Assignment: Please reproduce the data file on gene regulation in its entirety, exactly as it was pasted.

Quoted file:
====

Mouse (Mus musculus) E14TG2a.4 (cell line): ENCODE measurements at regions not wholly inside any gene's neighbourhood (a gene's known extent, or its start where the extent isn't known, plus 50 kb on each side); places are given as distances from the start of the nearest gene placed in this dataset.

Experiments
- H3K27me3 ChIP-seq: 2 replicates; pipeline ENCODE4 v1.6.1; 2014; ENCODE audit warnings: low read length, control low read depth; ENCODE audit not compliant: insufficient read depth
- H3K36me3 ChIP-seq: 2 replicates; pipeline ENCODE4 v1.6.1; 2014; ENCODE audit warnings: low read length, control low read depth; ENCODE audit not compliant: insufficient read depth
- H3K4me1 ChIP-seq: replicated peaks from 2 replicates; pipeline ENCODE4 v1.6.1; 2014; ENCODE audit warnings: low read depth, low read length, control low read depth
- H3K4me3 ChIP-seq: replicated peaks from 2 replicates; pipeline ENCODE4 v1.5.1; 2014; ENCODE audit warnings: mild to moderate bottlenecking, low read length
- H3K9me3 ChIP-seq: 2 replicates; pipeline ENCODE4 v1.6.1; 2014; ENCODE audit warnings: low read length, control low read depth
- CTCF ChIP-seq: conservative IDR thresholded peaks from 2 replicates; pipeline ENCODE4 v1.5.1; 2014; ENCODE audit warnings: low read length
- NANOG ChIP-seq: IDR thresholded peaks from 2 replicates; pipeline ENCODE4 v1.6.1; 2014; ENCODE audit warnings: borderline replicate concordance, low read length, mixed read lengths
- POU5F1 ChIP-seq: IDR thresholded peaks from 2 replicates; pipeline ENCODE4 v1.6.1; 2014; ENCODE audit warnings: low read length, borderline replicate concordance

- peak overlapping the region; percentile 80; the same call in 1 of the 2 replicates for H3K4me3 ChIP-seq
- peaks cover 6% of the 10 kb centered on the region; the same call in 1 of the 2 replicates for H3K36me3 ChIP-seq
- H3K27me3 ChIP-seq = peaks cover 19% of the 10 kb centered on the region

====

Mouse (Mus musculus) E14TG2a.4 (cell line): ENCODE measurements at regions not wholly inside any gene's neighbourhood (a gene's known extent, or its start where the extent isn't known, plus 50 kb on each side); places are given as distances from the start of the nearest gene placed in this dataset.

Experiments
- H3K27me3 ChIP-seq: 2 replicates; pipeline ENCODE4 v1.6.1; 2014; ENCODE audit warnings: low read length, control low read depth; ENCODE audit not compliant: insufficient read depth
- H3K36me3 ChIP-seq: 2 replicates; pipeline ENCODE4 v1.6.1; 2014; ENCODE audit warnings: low read length, control low read depth; ENCODE audit not compliant: insufficient read depth
- H3K4me1 ChIP-seq: replicated peaks from 2 replicates; pipeline ENCODE4 v1.6.1; 2014; ENCODE audit warnings: low read depth, low read length, control low read depth
- H3K4me3 ChIP-seq: replicated peaks from 2 replicates; pipeline ENCODE4 v1.5.1; 2014; ENCODE audit warnings: mild to moderate bottlenecking, low read length
- H3K9me3 ChIP-seq: 2 replicates; pipeline ENCODE4 v1.6.1; 2014; ENCODE audit warnings: low read length, control low read depth
- CTCF ChIP-seq: conservative IDR thresholded peaks from 2 replicates; pipeline ENCODE4 v1.5.1; 2014; ENCODE audit warnings: low read length
- NANOG ChIP-seq: IDR thresholded peaks from 2 replicates; pipeline ENCODE4 v1.6.1; 2014; ENCODE audit warnings: borderline replicate concordance, low read length, mixed read lengths
- POU5F1 ChIP-seq: IDR thresholded peaks from 2 replicates; pipeline ENCODE4 v1.6.1; 2014; ENCODE audit warnings: low read length, borderline replicate concordance

- peak overlapping the region; percentile 80; the same call in 1 of the 2 replicates for H3K4me3 ChIP-seq
- peaks cover 6% of the 10 kb centered on the region; the same call in 1 of the 2 replicates for H3K36me3 ChIP-seq
- H3K27me3 ChIP-seq = peaks cover 19% of the 10 kb centered on the region